Scott C. Ockey/Plant Disease Diagnostician
Powdery mildew on Tomatoes, caused by the fungus Leveillula taurica, occurs infrequently in home gardens. However, the disease can be very devastating in commercially-grown tomatoes where yield losses may exceed 50% in heavily infected fields. The extent of loss depends on environmental conditions, date of disease onset, and effectiveness of fungicide control. Hot, dry days with an occasional rainstorm are conducive to disease development.
Powdery Mildew on Tomatoes
Symptoms: The first symptom of powdery mildew on Tomatoes occur on lower leaves as bright yellow spots that range from 1/8 to 1/2 inch in diameter. The spots enlarge and eventually turn brown. As infections progress, the entire leaf withers and dies but remains attached to the stem. There are no symptoms on the stems or fruit. However, with extensive loss of foliage, many exposed fruit will sunburn. Despite the name, powdery mildew, it is rare to find heavy sporulation of the fungus on leaves in Utah.
Disease Cycle: The fungus does not overwinter outdoors in northern Utah and must be reintroduced each year on tomato transplants grown in Nevada or other areas of the Southwest where the fungus over winters. Transplants from Florida, Georgia, and Texas have not been shown to carry the disease. Locally-grown transplants, if grown in a greenhouse free of the disease, are the best assurance of a healthy crop. Since powdery mildew spores are airborne and are blown north with prevailing wind currents, most plantings in northern Utah have low levels of disease by late summer. These late-season infections do not result in significant losses.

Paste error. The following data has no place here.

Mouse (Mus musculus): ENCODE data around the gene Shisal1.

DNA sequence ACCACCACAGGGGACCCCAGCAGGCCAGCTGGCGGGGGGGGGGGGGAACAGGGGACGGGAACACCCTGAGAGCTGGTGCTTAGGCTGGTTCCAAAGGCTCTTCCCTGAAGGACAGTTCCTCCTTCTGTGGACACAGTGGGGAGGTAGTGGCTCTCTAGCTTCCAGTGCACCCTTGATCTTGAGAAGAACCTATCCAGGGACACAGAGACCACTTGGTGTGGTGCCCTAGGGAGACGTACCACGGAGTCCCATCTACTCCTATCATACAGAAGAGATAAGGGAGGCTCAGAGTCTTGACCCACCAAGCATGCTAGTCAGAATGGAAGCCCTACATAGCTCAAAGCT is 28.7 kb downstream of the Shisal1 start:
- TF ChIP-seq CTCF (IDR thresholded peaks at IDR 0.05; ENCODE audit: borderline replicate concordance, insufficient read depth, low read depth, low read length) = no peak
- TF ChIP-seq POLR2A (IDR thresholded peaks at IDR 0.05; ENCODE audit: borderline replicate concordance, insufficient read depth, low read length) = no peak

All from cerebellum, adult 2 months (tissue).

Control of Powdery Mildew on Tomatoes
Control: The use of healthy, locally-grown plants may eliminate the need for applying a fungicide later in the year. Sulfur sprays or dusts are effective if complete coverage applications start early and are repeated every seven to ten days. Plant damage by ground equipment can be reduced by leaving space at planting time for wheel tracks. Flowable sulfur may provide better protection than wettable sulfur because of the highly adhesive property and because it stays in suspension longer, thus preventing obstruction of spray nozzles. When using transplants from areas where the fungus over winters, applications of a fungicide should begin before any symptoms are apparent, usually in the first 10 days of July. Visual inspection of the lower leaves should be made on a weekly basis beginning in late June. When symptoms are seen, the fungicide program should be closely followed. Thorough coverage is critical for effective control, and repeated applications are necessary. The only fungicide currently registered for use on tomatoes is sulfur. Fungicides are usually not necessary when using disease-free transplants. Sulfur may cause phytotoxicity (burning) if applied when temperatures exceed 95 F. Therefore, make applications during cool weather and in the evening. Some sulfur labels indicate that applications should not be made within 40 days of harvest if the tomatoes are to be canned in metal containers. Check with your buyer to determine if this precaution needs to be followed. The following list of fungicides are not specifically labeled for control of powdery mildew of heirloom tomato’s. However, it is legal to follow the directions suggested for control of tomato russet mite.
- Wettable powder– Wilbur Ellis Red Top Spray Sulfur 97%, 6-10 lbs/acre; FMC-Kolo
- spray 81.25%, 7 lbs/acre, full coverage;
- Home use: Lilly Miller Sulfur or Ortho Flotox 90%.
- Dust– FMC-Kolo dust or Wilbur Ellis Redtop Ben-sul 60%, 40-55 lbs/acre, full coverage;
- Home use: Lilly Miller Sulfur or Ortho Flotox 90%, dust to cover.
- Flowable– 1/2 – 1 gal/acre full coverage.
- Stauffer Magnetic Six; Stoller-That or That Big 8 (64%)
- Dry Flowable 80%– Sandoz Thiolux, 3-10 lbs/acre.